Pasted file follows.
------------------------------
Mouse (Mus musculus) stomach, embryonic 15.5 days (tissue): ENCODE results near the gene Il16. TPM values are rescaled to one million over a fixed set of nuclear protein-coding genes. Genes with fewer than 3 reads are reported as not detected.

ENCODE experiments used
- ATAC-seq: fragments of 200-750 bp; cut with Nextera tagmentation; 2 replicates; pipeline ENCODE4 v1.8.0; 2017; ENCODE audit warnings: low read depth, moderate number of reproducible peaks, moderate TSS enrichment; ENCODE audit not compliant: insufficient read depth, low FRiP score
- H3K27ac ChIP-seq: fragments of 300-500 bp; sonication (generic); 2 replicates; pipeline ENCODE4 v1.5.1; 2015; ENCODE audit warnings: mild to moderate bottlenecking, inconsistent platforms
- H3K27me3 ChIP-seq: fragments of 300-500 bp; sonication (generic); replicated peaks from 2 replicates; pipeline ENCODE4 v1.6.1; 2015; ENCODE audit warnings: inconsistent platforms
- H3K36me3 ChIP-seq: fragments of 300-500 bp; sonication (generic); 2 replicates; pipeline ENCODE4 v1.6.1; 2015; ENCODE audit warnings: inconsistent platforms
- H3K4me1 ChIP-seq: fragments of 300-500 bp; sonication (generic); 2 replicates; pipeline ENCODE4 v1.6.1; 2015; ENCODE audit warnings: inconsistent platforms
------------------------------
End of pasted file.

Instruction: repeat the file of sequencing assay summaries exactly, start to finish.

Mouse (Mus musculus) stomach, embryonic 15.5 days (tissue): ENCODE results near the gene Il16. TPM values are rescaled to one million over a fixed set of nuclear protein-coding genes. Genes with fewer than 3 reads are reported as not detected.

ENCODE experiments used
- ATAC-seq: fragments of 200-750 bp; cut with Nextera tagmentation; 2 replicates; pipeline ENCODE4 v1.8.0; 2017; ENCODE audit warnings: low read depth, moderate number of reproducible peaks, moderate TSS enrichment; ENCODE audit not compliant: insufficient read depth, low FRiP score
- H3K27ac ChIP-seq: fragments of 300-500 bp; sonication (generic); 2 replicates; pipeline ENCODE4 v1.5.1; 2015; ENCODE audit warnings: mild to moderate bottlenecking, inconsistent platforms
- H3K27me3 ChIP-seq: fragments of 300-500 bp; sonication (generic); replicated peaks from 2 replicates; pipeline ENCODE4 v1.6.1; 2015; ENCODE audit warnings: inconsistent platforms
- H3K36me3 ChIP-seq: fragments of 300-500 bp; sonication (generic); 2 replicates; pipeline ENCODE4 v1.6.1; 2015; ENCODE audit warnings: inconsistent platforms
- H3K4me1 ChIP-seq: fragments of 300-500 bp; sonication (generic); 2 replicates; pipeline ENCODE4 v1.6.1; 2015; ENCODE audit warnings: inconsistent platforms